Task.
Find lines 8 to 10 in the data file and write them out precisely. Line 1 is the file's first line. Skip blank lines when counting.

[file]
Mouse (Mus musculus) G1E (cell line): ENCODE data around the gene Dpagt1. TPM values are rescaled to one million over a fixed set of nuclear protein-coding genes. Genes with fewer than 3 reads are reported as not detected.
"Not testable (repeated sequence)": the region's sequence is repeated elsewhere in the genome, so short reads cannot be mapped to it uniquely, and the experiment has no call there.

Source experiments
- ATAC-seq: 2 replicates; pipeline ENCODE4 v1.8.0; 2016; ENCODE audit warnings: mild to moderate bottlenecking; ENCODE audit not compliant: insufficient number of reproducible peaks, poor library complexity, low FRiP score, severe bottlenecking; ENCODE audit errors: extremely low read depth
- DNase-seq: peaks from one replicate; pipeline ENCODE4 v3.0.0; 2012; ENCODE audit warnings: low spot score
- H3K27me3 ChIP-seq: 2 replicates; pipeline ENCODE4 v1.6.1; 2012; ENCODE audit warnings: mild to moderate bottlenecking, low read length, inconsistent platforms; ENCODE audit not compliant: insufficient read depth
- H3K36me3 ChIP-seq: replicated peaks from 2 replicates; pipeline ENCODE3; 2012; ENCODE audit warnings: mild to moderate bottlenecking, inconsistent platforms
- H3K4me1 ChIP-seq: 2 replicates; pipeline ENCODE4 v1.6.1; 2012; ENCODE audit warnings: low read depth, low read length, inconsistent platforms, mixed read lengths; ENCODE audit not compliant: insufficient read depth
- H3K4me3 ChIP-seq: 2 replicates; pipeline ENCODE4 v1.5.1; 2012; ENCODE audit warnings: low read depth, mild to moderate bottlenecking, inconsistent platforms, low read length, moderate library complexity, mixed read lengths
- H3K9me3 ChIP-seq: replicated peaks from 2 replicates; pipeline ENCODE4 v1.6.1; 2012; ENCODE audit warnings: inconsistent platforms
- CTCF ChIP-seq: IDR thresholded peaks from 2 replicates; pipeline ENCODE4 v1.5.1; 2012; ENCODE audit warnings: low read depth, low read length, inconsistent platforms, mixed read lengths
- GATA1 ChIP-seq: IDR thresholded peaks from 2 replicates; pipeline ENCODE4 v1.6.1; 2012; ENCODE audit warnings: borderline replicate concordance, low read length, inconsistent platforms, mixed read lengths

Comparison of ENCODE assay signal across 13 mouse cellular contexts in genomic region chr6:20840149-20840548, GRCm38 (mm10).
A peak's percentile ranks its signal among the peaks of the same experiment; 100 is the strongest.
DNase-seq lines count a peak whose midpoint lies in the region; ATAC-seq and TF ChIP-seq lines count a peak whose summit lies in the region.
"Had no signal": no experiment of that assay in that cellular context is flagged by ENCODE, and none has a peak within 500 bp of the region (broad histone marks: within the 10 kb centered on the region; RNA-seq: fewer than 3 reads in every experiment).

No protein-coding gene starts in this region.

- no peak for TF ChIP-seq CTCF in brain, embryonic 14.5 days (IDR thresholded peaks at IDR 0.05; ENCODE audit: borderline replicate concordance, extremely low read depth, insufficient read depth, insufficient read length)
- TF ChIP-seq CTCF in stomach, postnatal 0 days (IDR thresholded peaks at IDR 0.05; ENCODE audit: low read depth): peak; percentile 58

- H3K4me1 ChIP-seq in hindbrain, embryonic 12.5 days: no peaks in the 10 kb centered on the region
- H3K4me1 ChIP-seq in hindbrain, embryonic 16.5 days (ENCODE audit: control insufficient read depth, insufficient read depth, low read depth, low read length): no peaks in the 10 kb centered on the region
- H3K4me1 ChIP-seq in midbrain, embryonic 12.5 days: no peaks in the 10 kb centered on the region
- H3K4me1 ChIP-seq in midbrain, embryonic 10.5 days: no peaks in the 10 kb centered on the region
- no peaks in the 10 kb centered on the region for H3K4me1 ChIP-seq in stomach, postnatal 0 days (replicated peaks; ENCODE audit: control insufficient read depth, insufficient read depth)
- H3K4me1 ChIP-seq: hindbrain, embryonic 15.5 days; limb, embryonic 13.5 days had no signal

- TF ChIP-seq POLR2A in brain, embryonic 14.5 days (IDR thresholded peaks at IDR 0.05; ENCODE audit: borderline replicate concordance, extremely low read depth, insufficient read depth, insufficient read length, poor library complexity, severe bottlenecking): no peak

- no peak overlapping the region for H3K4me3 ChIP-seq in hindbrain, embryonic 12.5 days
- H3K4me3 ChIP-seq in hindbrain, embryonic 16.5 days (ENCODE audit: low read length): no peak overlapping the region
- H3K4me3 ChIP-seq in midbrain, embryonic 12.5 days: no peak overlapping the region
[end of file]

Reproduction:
- H3K4me1 ChIP-seq: 2 replicates; pipeline ENCODE4 v1.6.1; 2012; ENCODE audit warnings: low read depth, low read length, inconsistent platforms, mixed read lengths; ENCODE audit not compliant: insufficient read depth
- H3K4me3 ChIP-seq: 2 replicates; pipeline ENCODE4 v1.5.1; 2012; ENCODE audit warnings: low read depth, mild to moderate bottlenecking, inconsistent platforms, low read length, moderate library complexity, mixed read lengths
- H3K9me3 ChIP-seq: replicated peaks from 2 replicates; pipeline ENCODE4 v1.6.1; 2012; ENCODE audit warnings: inconsistent platforms